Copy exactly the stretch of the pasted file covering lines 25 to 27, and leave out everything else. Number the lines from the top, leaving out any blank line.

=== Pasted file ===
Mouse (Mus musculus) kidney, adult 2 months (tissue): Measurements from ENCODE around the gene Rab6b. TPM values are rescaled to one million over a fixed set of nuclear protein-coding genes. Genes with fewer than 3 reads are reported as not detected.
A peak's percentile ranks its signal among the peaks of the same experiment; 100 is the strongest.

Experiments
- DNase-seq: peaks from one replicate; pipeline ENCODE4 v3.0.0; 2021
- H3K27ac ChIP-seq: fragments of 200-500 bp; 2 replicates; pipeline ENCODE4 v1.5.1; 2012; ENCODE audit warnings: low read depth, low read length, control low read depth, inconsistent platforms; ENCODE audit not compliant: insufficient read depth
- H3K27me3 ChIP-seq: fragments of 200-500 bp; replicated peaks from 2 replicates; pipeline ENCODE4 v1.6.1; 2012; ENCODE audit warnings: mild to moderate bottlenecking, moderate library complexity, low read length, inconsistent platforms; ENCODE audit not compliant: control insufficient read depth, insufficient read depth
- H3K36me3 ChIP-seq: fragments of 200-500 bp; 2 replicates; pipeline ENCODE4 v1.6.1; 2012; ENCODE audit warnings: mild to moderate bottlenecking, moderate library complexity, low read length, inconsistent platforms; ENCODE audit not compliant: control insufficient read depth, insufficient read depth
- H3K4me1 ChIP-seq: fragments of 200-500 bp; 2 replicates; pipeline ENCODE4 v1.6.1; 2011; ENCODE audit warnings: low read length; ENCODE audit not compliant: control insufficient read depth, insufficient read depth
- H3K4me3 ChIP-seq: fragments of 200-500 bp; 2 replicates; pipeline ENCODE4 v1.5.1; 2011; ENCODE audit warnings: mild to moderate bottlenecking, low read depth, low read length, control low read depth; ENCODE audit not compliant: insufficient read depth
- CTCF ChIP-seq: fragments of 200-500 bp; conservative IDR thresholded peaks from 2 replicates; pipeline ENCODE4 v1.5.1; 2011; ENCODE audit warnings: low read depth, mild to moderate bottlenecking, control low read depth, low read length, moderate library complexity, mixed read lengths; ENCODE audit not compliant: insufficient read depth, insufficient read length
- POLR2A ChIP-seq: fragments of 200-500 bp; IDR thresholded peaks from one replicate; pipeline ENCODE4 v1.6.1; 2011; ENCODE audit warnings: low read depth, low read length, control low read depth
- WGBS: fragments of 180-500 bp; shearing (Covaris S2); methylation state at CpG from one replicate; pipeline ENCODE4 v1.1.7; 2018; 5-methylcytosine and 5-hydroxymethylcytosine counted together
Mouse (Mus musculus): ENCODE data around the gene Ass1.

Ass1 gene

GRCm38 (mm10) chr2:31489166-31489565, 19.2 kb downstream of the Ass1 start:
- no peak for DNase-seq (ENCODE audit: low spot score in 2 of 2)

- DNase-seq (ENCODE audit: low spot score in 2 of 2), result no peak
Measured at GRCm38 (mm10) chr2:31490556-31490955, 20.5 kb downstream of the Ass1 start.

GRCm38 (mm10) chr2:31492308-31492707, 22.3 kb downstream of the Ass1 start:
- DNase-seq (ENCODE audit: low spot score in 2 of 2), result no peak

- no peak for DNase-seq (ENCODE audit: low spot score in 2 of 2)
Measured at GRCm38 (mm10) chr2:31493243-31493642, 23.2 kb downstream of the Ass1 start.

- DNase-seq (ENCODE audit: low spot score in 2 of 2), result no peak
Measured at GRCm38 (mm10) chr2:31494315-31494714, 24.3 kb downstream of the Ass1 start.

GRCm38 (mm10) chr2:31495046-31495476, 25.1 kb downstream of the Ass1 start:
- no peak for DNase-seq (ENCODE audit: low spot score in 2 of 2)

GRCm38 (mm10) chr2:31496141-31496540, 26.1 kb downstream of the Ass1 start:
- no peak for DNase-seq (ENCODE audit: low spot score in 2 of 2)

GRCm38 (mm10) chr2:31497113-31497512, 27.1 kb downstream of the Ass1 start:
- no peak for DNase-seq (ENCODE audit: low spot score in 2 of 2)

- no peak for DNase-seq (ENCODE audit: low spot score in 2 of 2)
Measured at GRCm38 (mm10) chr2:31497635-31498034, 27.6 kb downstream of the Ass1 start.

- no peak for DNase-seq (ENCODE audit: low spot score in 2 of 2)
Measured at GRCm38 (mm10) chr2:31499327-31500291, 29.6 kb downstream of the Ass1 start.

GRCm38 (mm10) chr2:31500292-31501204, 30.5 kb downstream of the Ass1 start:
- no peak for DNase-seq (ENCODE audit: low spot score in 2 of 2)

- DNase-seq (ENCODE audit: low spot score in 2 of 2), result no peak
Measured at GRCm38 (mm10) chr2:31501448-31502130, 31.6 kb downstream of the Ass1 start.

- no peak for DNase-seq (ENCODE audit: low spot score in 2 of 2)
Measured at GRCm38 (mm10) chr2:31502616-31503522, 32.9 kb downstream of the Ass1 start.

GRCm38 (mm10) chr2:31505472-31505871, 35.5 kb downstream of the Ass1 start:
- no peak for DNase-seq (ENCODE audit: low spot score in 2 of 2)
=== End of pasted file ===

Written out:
GRCm38 (mm10) chr2:31495046-31495476, 25.1 kb downstream of the Ass1 start:
- no peak for DNase-seq (ENCODE audit: low spot score in 2 of 2)

GRCm38 (mm10) chr2:31496141-31496540, 26.1 kb downstream of the Ass1 start: